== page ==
Israel has strengthened its environmental policies of late and should now "develop a green growth plan covering environmental, economic and social policies." This is the thrust of the OECD Environmental Performance Review of Israel
issued earlier this month – the first such review since Israel joined the OECD a year ago.
The review reflects extensive use of JIIS material, garnered primarily from the Environmental Policy Center (EPC). It directly quotes JIIS documents and research projects 11 times, particularly in reference to research on contaminated land, on enforcement, and on the national budget and the environment.
"The involvement of the EPC and JIIS is also quoted in the text in relation to the preparation of the Sustainability Outlook for 2030 project and the preparation of the master plan for the Kidron Valley," says EPC director Valerie Brachya.
In addition, the OECD review emphasizes the importance of promoting environmental liability, another subject currently under EPC research. This, in fact, figures as one of the key recommendations of the review. Also winning attention is the Dead Sea, both in relation to the Peace Canal and concerning problems incurred by the lowering of its water level. The EPC will be issuing a policy document
on this issue in the coming weeks.
The review offers an indication that EPC and other JIIS research is well recognized not only by Israeli authorities but also by international authorities as important and reliable sources of policy research with significant influence on policy making in Israel.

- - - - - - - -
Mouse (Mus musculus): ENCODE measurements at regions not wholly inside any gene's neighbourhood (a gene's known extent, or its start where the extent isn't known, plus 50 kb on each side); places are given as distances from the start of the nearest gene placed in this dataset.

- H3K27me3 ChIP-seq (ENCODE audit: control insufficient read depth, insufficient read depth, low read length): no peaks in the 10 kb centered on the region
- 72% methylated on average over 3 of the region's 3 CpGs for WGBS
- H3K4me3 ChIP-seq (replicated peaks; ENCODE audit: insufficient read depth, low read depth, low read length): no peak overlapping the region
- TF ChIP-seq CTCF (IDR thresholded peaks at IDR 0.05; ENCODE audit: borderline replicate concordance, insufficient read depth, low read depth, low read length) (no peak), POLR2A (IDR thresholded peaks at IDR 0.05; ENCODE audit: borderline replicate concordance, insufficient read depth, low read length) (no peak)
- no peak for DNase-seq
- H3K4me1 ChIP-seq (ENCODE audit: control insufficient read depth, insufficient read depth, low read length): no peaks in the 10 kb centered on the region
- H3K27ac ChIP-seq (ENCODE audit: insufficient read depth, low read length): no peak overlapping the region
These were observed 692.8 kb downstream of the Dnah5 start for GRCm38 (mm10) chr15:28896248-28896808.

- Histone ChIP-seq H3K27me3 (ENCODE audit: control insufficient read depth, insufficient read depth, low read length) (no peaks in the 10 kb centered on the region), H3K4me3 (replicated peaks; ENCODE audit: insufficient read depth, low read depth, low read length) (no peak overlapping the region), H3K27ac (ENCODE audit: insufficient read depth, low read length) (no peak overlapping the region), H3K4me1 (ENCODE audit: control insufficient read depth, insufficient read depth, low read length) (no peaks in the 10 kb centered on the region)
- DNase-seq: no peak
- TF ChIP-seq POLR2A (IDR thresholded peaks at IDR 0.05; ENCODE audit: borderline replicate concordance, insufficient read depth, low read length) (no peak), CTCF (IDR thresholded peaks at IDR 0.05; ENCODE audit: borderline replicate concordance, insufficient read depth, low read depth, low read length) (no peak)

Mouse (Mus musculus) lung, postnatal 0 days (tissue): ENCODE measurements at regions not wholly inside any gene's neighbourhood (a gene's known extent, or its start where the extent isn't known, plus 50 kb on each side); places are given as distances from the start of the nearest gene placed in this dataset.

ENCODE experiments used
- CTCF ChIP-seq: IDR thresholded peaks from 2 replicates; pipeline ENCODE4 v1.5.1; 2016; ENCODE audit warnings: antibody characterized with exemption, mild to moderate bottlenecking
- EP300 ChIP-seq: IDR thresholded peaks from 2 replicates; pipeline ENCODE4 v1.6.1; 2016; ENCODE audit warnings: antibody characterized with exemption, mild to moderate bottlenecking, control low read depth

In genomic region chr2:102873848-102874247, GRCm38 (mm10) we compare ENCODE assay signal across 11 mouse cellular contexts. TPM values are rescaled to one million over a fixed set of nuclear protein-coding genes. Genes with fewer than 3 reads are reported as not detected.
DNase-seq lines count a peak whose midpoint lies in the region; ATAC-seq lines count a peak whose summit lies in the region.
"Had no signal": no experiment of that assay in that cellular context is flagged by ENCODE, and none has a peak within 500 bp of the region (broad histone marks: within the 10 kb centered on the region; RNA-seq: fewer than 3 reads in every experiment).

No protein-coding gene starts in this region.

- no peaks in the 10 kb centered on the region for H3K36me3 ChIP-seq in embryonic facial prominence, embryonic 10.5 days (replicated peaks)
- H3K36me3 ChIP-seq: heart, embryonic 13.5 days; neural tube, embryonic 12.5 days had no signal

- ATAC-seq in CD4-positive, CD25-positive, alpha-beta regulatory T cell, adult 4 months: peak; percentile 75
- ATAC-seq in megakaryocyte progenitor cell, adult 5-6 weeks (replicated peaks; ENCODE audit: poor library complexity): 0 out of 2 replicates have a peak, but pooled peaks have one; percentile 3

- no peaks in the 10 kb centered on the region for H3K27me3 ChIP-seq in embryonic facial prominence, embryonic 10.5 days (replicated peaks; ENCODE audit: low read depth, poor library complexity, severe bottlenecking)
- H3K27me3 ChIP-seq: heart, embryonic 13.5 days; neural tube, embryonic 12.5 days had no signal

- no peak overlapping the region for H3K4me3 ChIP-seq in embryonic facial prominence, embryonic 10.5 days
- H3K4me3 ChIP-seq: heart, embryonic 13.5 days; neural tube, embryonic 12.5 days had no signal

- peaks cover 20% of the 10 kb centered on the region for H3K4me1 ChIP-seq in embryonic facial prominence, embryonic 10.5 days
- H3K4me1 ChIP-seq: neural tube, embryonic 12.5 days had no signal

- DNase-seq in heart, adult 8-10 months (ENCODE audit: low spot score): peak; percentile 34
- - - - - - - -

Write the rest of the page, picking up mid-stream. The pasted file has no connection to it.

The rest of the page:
The OECD review covers integrated approaches to sustainable development, with an emphasis on green growth, environmental management and international cooperation. The selected issues studied in detail by the OECD are water, biodiversity, climate change and air quality and waste management. Its recommendations relate to the use of environmentally related taxes and market-based instruments, to improving enforcement and strengthening environmental liability and to improving management of waste.
It acknowledges, for example, that "the scope of Israel’s international and regional environmental cooperation considerably expanded during the review period, despite some geopolitical constraints." The report noted progress made in addressing air pollution, water use and other environmental challenges, as well as the development of a dynamic clean-tech sector.
"However, the fast pace of economic and population growth intensifies pressures on the environment, including waste generation, habitat degradation and greenhouse gas emissions," it stated.
The review was presented to Prime Minister Benjamin Netanyahu by OECD Deputy Secretary-General Rintaro Tamaki.